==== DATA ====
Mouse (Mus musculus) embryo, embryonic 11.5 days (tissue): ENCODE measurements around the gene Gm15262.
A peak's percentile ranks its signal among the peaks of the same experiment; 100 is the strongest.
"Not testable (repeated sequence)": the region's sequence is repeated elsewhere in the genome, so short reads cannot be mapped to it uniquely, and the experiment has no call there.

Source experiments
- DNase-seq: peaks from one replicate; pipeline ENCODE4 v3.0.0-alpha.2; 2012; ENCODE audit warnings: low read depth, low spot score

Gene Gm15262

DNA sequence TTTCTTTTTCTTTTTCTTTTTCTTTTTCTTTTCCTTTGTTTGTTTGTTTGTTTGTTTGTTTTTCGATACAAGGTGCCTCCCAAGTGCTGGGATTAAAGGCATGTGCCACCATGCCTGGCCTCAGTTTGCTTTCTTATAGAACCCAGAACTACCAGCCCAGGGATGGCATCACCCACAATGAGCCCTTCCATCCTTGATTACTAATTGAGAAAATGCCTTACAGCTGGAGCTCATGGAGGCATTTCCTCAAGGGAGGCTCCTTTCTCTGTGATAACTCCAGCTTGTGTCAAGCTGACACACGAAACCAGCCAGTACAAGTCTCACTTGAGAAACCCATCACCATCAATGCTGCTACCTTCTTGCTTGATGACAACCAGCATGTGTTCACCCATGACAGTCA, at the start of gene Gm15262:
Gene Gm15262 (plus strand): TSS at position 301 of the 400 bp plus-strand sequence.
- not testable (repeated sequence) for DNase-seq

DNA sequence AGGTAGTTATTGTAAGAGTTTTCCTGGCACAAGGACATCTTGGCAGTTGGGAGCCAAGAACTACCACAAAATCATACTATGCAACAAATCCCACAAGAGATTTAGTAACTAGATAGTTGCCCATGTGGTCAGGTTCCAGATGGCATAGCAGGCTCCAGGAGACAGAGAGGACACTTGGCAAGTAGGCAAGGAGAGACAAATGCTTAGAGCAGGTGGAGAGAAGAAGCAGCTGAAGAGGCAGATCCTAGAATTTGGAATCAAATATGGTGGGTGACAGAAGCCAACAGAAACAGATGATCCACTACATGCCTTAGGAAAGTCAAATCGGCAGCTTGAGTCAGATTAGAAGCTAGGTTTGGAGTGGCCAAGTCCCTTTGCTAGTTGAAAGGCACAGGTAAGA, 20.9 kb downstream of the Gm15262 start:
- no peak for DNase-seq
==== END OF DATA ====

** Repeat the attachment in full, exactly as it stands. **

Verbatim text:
Mouse (Mus musculus) embryo, embryonic 11.5 days (tissue): ENCODE measurements around the gene Gm15262.
A peak's percentile ranks its signal among the peaks of the same experiment; 100 is the strongest.
"Not testable (repeated sequence)": the region's sequence is repeated elsewhere in the genome, so short reads cannot be mapped to it uniquely, and the experiment has no call there.

Source experiments
- DNase-seq: peaks from one replicate; pipeline ENCODE4 v3.0.0-alpha.2; 2012; ENCODE audit warnings: low read depth, low spot score

Gene Gm15262

DNA sequence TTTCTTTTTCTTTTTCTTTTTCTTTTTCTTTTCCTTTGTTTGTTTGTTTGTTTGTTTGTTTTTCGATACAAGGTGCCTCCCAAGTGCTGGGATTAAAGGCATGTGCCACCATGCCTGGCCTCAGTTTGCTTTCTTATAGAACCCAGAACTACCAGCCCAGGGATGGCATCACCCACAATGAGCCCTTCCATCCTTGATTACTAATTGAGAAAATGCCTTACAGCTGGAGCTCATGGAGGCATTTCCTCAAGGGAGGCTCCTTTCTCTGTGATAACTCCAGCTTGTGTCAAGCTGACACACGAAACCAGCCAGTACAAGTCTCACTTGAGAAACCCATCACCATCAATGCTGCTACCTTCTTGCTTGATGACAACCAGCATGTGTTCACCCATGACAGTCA, at the start of gene Gm15262:
Gene Gm15262 (plus strand): TSS at position 301 of the 400 bp plus-strand sequence.
- not testable (repeated sequence) for DNase-seq

DNA sequence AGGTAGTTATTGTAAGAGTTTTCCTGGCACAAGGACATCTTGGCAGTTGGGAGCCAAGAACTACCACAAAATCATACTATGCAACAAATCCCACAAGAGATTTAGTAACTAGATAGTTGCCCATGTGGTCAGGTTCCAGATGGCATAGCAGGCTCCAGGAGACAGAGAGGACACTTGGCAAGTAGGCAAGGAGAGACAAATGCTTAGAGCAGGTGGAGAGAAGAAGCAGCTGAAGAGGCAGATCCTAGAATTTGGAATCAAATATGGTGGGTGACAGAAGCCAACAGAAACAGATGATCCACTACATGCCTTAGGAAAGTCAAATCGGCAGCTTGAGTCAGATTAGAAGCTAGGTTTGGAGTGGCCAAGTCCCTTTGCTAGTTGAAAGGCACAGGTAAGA, 20.9 kb downstream of the Gm15262 start:
- no peak for DNase-seq